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Junichi Tazawa has come a long way, on and off field

With a 1.46 ERA in 27 games, Red Sox reliever Junichi Tazawa is deserving of his first invitation to the All-Star Game.
With a 1.46 ERA in 27 games, Red Sox reliever Junichi Tazawa is deserving of his first invitation to the All-Star Game.(JIM MONE/ASSOCIATED PRESS/FILE 2015)

Junichi Tazawa lives close enough to Fenway Park to occasionally walk there. Along the way, he admires the old brick buildings that remind him of Yokohama, his home in Japan.

Nothing can ever replace home in his heart, but Tazawa is more comfortable in Boston than he ever expected to be.

“I feel close to this city,” he said. “In a way, it’s my home, too.”

Tazawa, who turned 29 over the weekend, has been with the Red Sox longer than every player on the roster outside of David Ortiz, Dustin Pedroia, and Clay Buchholz. He’s also one of the team’s best players, too, pitching at a high level since joining the bullpen in 2012.

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Tazawa was a key member of the 2013 championship team, appearing in 71 games during the regular season and 13 more in the playoffs. He improved his individual performance when the team struggled last season, and this year has been even better.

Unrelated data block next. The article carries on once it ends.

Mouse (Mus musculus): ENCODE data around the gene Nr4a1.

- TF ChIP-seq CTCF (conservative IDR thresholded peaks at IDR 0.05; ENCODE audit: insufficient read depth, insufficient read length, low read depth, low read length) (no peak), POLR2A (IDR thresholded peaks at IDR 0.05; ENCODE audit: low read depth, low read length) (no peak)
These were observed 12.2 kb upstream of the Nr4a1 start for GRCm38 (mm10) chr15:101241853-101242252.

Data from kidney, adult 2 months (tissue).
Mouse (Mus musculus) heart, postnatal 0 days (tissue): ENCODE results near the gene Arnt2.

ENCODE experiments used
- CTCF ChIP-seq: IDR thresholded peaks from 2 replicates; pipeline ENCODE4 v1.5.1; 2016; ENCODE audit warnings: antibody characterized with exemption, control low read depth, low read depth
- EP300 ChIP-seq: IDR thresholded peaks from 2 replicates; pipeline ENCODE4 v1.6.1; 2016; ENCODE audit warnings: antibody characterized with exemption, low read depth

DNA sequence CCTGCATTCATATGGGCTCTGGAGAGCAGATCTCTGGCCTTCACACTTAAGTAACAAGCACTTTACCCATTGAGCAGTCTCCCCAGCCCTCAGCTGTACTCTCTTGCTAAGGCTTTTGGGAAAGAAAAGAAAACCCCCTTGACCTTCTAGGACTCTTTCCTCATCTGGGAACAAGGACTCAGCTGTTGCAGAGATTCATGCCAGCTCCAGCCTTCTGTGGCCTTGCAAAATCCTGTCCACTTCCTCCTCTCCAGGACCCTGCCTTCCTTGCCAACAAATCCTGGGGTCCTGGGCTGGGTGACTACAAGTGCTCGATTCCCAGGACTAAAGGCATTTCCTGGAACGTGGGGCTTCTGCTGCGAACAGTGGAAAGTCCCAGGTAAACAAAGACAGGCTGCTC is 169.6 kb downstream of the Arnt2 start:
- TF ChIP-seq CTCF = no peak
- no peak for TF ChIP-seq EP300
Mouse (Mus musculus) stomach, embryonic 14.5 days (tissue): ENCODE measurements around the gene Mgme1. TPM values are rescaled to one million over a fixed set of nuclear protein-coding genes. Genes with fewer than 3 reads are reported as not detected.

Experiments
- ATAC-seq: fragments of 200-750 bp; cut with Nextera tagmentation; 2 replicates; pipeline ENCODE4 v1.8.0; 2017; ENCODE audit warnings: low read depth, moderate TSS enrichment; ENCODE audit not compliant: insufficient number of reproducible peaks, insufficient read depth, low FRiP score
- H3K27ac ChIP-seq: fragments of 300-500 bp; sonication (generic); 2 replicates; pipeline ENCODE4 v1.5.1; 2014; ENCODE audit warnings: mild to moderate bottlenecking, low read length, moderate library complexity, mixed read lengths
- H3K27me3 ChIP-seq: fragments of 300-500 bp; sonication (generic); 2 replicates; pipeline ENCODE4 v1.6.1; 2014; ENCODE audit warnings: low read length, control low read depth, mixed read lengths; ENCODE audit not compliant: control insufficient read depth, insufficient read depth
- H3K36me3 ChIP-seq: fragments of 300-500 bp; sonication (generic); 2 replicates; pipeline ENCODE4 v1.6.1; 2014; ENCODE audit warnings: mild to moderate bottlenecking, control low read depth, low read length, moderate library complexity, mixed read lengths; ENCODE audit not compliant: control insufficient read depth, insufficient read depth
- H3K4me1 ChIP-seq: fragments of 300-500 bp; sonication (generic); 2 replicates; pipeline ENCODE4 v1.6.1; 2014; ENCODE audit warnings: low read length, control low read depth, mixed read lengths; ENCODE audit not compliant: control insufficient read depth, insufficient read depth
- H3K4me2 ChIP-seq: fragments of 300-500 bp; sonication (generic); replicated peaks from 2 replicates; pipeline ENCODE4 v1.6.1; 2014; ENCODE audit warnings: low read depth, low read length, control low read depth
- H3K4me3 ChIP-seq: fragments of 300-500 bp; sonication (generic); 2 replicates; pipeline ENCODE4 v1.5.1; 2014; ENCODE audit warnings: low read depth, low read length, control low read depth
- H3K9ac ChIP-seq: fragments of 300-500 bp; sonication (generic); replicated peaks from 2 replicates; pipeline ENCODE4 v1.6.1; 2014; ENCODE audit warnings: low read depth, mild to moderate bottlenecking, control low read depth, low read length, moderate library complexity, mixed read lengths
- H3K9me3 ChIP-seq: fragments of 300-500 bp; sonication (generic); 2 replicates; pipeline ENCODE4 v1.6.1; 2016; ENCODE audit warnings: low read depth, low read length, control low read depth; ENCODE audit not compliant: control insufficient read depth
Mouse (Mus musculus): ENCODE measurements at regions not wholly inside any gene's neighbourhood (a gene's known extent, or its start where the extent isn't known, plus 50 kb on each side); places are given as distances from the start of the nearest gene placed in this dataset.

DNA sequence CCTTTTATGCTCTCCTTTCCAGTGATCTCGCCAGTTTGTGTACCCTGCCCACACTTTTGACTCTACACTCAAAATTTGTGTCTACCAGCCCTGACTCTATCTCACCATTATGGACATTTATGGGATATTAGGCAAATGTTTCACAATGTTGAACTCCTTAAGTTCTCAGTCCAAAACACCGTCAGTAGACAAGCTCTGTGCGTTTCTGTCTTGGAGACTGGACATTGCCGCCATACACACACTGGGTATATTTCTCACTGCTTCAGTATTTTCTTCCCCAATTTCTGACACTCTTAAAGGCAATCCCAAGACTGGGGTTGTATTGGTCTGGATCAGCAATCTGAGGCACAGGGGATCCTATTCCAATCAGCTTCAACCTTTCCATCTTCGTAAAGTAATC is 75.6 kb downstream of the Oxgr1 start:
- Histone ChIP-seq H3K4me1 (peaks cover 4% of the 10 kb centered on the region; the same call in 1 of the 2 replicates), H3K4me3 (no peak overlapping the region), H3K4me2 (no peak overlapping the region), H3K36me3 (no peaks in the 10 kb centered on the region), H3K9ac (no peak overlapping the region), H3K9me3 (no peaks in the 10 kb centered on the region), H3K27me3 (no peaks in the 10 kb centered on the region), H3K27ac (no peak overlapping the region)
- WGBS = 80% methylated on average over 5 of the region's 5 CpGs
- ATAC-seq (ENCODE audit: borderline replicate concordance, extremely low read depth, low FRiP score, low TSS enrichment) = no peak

Tazawa has a 1.46 ERA in 27 games. Opponents have hit .193 against him and he is averaging 9.1 strikeouts per nine innings.

For four seasons now, he has been one of the more durable relievers in the game and by almost any statistical measure, one of the best. In his last 15 games, Tazawa has allowed one run over 13 innings and struck out 14.

“I’m a huge fan of his,” said Sox manager John Farrell. “We understand how good he has been. But I think he’s underrated within the game.”

Tazawa is deserving of a spot in the All-Star Game, something he acknowledges is a goal. His teammate and good friend Koji Uehara was selected to the game last season.

“Taz has been great,” Uehara said. “But he has been great for a while. I hope people see what he has done.”

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With the assistance of translator C.J. Matsumoto, Tazawa reflected on his nontraditional journey to this pinnacle.